That's it for now folks.  Thanks for the support and messages. Much appreciated.  Elaine


First some housekeeping.
For those who didn't know, I'm back online (duh!). Thanks to Ali's Care Package of electronics. I've set up a recipient list - all of my old ones were lost. There are likely to be challenges with this list as E Mail people don't seem to like them and treat them as spam. If some of you can just hit reply when you get this so I can tell if it has worked, I'd appreciate it. If you want details of what has been happening to us for the past month, go my web page on Bill Hillman's site, and you will find Elaine's updates. Thanks Bill. I've included my yesterday's message (now correctly dated) for those who didn't get it. There is some new stuff below, I hope.


Just got a care package from Ali including this computer so I am online for the first time in a month. For a few hours a day, anyway, when the generator is on. We lost computers, phones, kindles etc etc. We suffered some severe building damage as you probably know, losing sections of each property, but are fighting back. Or at least thinking about it. We are struggling with insurance and contractors and that will be our theme for quite a while. Probably under insured, but so it goes. I am on a lot of strong pills for my back, hurt when I was blown out of our bedroom, and flew for some distance before gravity kicked in, but it is improving. Elaine is in pretty good shape. Eddy is fine, but down to maybe six lives. As they say, we were lucky to remain alive, but I don’t feel lucky a lot of the time. Depression comes and goes.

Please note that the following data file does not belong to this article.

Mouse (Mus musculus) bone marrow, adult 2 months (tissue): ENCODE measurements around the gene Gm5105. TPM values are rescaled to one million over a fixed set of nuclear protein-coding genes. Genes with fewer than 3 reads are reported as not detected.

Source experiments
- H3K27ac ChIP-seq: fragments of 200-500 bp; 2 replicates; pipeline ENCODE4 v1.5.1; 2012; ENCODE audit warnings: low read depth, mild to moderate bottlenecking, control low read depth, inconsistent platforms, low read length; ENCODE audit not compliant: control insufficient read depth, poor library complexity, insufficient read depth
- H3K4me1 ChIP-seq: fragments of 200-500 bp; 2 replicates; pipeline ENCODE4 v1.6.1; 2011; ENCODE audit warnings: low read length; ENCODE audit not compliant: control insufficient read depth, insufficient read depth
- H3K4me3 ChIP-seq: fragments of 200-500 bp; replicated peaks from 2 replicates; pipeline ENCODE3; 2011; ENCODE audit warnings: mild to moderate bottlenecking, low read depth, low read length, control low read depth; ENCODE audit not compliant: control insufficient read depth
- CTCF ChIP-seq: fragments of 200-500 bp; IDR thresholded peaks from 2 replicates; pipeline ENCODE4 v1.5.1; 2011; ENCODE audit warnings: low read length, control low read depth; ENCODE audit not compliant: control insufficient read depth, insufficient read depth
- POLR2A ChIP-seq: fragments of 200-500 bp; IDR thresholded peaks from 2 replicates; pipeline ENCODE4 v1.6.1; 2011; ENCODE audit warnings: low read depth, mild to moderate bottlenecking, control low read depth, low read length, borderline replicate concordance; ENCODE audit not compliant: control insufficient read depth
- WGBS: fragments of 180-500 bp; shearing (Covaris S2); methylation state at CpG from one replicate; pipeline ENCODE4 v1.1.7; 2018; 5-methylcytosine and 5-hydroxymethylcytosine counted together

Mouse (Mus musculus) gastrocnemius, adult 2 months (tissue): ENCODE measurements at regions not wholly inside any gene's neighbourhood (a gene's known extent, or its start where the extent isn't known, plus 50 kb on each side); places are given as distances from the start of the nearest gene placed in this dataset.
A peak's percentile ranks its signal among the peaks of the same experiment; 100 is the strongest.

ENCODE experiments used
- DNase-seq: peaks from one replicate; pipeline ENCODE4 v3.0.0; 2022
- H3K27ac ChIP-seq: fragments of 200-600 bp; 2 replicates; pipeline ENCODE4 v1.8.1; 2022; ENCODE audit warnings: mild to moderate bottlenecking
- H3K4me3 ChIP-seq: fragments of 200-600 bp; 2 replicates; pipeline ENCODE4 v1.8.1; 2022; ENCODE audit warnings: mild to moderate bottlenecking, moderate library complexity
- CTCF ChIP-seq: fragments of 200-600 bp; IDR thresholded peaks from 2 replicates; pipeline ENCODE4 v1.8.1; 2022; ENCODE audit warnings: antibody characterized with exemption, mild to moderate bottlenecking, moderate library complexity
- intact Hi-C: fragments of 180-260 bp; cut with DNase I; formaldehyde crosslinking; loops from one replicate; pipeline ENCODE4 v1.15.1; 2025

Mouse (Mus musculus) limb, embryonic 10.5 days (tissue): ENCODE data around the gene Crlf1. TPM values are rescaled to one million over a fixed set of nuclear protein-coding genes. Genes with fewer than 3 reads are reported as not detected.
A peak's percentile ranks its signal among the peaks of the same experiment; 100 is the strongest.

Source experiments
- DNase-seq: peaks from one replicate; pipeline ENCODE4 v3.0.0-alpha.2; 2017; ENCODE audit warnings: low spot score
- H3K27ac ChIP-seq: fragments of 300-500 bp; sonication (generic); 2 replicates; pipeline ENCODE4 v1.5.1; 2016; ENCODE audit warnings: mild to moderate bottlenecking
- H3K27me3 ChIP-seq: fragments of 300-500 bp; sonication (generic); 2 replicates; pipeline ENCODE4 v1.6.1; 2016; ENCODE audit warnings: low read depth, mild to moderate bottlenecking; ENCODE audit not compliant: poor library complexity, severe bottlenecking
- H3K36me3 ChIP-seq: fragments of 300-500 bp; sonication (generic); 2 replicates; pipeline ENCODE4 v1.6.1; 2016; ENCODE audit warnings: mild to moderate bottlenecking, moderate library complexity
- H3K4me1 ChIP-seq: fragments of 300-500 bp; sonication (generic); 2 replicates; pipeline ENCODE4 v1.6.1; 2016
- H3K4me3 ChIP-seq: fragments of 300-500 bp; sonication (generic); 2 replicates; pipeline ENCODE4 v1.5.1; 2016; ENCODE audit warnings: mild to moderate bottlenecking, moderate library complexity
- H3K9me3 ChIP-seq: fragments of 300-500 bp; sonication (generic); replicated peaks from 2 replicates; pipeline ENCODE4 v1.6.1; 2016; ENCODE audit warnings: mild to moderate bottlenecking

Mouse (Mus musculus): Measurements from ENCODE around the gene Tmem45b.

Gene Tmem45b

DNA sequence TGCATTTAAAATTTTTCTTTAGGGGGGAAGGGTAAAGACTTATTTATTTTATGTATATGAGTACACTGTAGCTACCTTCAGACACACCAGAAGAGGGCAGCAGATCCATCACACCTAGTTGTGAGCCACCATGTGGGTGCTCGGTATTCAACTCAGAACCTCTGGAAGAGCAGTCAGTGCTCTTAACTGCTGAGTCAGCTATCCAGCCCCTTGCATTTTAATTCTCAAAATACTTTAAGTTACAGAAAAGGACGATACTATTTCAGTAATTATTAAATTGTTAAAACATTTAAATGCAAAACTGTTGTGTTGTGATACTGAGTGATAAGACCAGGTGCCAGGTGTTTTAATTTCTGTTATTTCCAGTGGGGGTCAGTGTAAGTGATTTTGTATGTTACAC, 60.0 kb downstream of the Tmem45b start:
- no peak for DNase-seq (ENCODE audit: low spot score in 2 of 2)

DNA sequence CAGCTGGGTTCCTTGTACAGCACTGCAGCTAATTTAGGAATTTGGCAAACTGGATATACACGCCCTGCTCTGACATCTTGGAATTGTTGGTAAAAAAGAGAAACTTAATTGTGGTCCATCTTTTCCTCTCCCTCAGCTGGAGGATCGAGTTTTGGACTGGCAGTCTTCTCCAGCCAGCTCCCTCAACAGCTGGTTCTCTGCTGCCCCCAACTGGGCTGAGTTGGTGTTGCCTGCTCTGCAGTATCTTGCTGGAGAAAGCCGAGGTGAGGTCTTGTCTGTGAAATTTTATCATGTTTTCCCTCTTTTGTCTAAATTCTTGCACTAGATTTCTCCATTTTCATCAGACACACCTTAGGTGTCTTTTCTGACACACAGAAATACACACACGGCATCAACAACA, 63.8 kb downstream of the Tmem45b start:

On Luck Hill our apartment over the garage is completely gone, the lower apartment of the main structure received significant water damage, and the upper house is pretty beat up. On Ridge Road our bedroom was blown apart, apparently by a tornado in the eye wall. We were in it at the time so that was a bit traumatic. Our clothes and other stuff was scattered over a pretty large acreage. Our bedroom floor is now the roof of Ali’s bedroom (as it used to be termed). Ali’s room and bathroom are a bit leaky but otherwise ok. The office/third bedroom was semi-demolished but is now waterproof again. The living room got a lot of water damage when doors blew open. The kitchen was essentially untouched – we should have been in there. We were when Maria went through us a while later.

We now have a new five-year plan, although the details past noon today, are a bit fuzzy. It will be some time before the houses are fixed up, and thus some time before we can really know our tentative future.

I still find it difficult to write or think, about our experiences over the last month, but if you have missed Elaine’s updates, I believe they are located on my part of Bill Hillman’s website. Google John Everitt/ Bill Hillman and you should find them.

Losing my computers meant I lost my email addresses, so feel free to forward this message to any interested parties. Anyway, enough for now, I’m messaged out.

Message October 9th 2017

Yesterday our contractor appeared and put a tarpaulin over our leaky bathroom. Last night it rained. It still leaks. We also had a few leaks in the bedroom as it was another very heavy storm. Depressing. For those who don’t know, our present bedroom (once “Ali’s Room”) no longer has a bedroom or a roof above it, thanks to Irma, so our ceiling is now the floor of our Master Bedroom of yore. It wasn’t built to be leakproof. But we hoped…

Our contractor has been busy over the past couple of weeks trying to get the place liveable. A huge amount of rubble was trucked out a week ago, but a lot remains (we lost two other rooves in addition to the whole third floor which was the master suite). It is pretty good at present but the various scars are a constant reminder of Irma – not that we need the as flashbacks do the job quite well. Another contractor has started to “trim” the various huge trees that were once one of the prides of the property, but became missiles in Irma’s hands. Once all of that is cleared, I will begin a micro cleanup in order to make the place look a bit more pleasant. Another part of Ali’s care package included a camera (my three were lost in the hurricane). I will then include some photos in a letter and probably on Facebook.